WHILE you could reasonably expect an exhibition titled, ‘A Life’s Work’, would feature quite a lot of work (200 artworks actually, give or take), it’s perhaps the glimpses of Annemieke Mein’s life that gives her exhibition depth beyond the three-dimensional textiles.

Annemieke Mein: A Life’s Work – A Retrospective allows patrons to weave their way through the artist’s life, as though Annemieke herself has been stitched into the exhibition.

In fact, the swatches of Annemieke that contribute to this deeply personal exhibit offer just as much as the artworks themselves. The Dutch-born artist immigrated to Australia with her parents, arriving in Melbourne in 1951 as a child. Marrying her husband Phillip in 1968, the pair moved to Sale in 1971 to raise their family. April 15, marked her 80th birthday.

Annemieke’s history is present throughout the many glass-boxed educational showcases on display – black and white photographs of relatives, her great, great grandmother’s sewing box, an heirloom ivory letter opener, crochet baby booties. Silk floral embroideries, originally collected from Dutch cigar boxes, draw a tender smile from Annemieke.

“I have about 300 of them. My grandfather was a cigar smoker, and I used to play with them as a girl. He’d lie on the couch and I’d cover his whole body in them,” she said.

“One of my favourite toys. They’re so delicate, so intricate… aren’t they just beautiful?”

A nook in the gallery permanently reserved for Annemieke’s rotating display has been transformed into a replica of her studio, complete with her desk, chair and views of Sale Water Tower.

You can’t help but visualise Annemieke deep in thought at her desk, peering through her microscope and tilting a dragonfly specimen, observing the way the light reflects off the wing, before trialling layering sheer fabric over plastic to see if it captures the same shimmer.

Another wing of the gallery displays early works, including self-portraits, portraits of loved ones, her own wedding dress and bridal headpiece from 55 years ago and a maternity dress sewn with the foetal stages of her daughter, Joanne.

“Phillip makes all my frames – you’ll see that all my works have the same frame. He’s made them since 1972,” she proudly points out.

Even her later nature-inspired works offer glimpses into Annemieke, particularly her fondness for the place she (and other “little beasties”) call home – Gippsland.

“Everything I make is virtually from Gippsland – our High Plains, our rivers, our wetlands – it’s my passion. I live here. It’s the best place on Earth for me,” she beams.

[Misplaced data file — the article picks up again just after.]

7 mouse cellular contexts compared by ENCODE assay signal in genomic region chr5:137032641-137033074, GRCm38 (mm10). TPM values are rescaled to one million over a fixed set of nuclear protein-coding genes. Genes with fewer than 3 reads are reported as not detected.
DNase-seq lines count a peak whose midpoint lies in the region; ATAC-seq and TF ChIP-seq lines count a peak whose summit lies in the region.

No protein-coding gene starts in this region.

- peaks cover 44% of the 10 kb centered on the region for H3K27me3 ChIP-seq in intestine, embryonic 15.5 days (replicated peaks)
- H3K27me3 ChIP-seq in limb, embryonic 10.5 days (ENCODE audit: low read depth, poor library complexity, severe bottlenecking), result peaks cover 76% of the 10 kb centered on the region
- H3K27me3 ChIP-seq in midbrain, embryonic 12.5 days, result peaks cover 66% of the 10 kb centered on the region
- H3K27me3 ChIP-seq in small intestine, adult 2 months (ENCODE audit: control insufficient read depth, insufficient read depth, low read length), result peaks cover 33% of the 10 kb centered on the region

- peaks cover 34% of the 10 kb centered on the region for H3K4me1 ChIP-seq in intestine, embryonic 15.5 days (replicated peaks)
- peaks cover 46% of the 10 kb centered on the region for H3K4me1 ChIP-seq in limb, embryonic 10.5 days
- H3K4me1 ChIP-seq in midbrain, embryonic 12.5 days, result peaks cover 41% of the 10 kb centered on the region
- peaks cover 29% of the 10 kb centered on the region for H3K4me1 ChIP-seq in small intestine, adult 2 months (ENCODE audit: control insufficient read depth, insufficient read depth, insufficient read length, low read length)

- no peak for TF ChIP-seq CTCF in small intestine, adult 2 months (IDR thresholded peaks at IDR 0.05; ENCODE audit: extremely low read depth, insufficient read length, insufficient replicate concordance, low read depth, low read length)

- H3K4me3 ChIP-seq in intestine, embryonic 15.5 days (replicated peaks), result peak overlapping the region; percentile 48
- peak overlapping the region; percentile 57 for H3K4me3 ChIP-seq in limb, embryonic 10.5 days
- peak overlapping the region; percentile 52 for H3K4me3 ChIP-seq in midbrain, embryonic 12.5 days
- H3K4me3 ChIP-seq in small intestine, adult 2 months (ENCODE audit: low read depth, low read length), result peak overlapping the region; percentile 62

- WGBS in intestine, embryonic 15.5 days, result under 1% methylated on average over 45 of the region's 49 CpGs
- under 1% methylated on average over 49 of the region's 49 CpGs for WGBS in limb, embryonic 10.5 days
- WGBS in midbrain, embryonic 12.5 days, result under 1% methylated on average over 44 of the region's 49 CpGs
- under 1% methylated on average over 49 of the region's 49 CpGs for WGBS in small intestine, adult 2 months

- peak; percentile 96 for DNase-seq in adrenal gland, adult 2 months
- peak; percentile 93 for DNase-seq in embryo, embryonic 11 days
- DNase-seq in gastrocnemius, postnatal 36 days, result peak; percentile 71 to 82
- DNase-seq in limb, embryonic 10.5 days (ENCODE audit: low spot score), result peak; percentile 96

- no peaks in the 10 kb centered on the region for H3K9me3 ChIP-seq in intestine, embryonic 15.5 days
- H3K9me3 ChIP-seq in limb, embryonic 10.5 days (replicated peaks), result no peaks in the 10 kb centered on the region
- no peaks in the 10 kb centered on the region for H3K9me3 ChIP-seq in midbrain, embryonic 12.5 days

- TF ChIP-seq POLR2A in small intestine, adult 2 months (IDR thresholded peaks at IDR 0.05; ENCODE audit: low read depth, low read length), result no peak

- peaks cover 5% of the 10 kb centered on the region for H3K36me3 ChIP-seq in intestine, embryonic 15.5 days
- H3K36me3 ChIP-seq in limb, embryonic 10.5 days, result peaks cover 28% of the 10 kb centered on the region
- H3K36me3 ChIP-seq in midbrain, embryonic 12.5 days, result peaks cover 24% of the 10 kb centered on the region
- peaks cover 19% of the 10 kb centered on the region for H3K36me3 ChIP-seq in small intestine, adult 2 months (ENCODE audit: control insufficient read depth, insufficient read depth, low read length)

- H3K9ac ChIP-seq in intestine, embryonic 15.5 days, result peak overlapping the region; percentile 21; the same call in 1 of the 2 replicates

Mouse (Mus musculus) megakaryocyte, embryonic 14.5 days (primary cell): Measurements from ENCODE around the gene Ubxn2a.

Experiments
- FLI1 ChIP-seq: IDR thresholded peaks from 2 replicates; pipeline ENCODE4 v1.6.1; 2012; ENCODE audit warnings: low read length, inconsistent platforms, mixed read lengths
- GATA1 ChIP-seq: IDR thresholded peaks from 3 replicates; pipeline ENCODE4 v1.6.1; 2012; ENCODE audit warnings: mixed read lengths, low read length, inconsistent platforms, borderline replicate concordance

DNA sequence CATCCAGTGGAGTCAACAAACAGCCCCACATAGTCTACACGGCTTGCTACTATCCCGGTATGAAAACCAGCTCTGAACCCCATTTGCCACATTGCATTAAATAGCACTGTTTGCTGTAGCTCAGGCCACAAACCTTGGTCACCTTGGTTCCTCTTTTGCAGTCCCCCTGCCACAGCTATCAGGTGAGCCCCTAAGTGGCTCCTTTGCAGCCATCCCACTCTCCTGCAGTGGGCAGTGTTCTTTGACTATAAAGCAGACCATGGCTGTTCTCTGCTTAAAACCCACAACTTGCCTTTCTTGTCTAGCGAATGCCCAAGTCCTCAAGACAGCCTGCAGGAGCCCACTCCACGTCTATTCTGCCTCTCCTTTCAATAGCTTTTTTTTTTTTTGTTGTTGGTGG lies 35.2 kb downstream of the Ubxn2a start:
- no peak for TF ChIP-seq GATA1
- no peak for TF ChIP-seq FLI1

Her care and passion to bring attention to the plight of even to the smallest insect extends to saving minute details from decades ago, including rough sketches, stitching trials, colour experiments and fibre samples for each piece, just so others can learn how she perfected the artistry of the stitch.

Her fondness for often overlooked fauna is contagious, and each piece has a story. Stopping in front of Face On (1992), Annemieke explains the subject is a female grass-blue butterfly, just hatched out of its casing.

Face On (1992) depicts a female grass-blue butterfly, just hatched from its casing.
Photos: Contributed

“She’s sitting there drying her wings before she takes off for flight,” she says.

“In the background are all the male butterflies, because when she hatches, she lets off a pheromone and every male for a kilometre around will want to mate her.”

A female blue grass butterfly specimen is displayed as part of the adjoining educational showcase.

“This butterfly is only a centimetre long, but I’ve made it 50 centimetres long,” Annemieke says.

“I have a microscope – I like to bring out all these little details like the eyes how they look almost crosshatched with little glittery points on them, and so under the microscope I can see the high detail and portray that. Everything I portray, I’ve seen in life. That means I can have empathy with it, I understand it.”

Gippsland Art Gallery Director, Simon Gregg, says the purpose of the blockbuster event is thanking Annemieke for everything she’s done for the gallery, across more than 40 years.

“As a fundraiser, as a donor as she’s donated many artworks, as a board member… she’s just been involved in so many levels and given so much of herself to the gallery, and really worked tirelessly on our behalf,” he gushes.

“She’s unstoppable.” – Simon gregg

Awarded an Order of Australia Medal in 1988 for Services to the Arts, Annemieke’s early works were often misunderstood and dismissed by the art directors as craft. Now, on her 80th birthday, an entire gallery is brimming with her world-renowned textiles works, paintings, watercolour drawings, sculptures and garments, and bringing in record crowds to see this once-in-a-lifetime exhibition.

“It’s been totally overwhelming. It’s almost surreal. Sometimes, I feel like I should pinch myself that I’m in a dream. Seeing work that I made 60 years ago and then to see work I’ve made in 2024… This is what is so surreal for me.”

Annemieke Mein: A Life’s Work – A Retrospective is on display at Gippsland Art Gallery until Sunday, May 26.

Annemieke Mein pictured in front of her artist’s studio, replicated from the one housed in her home attic.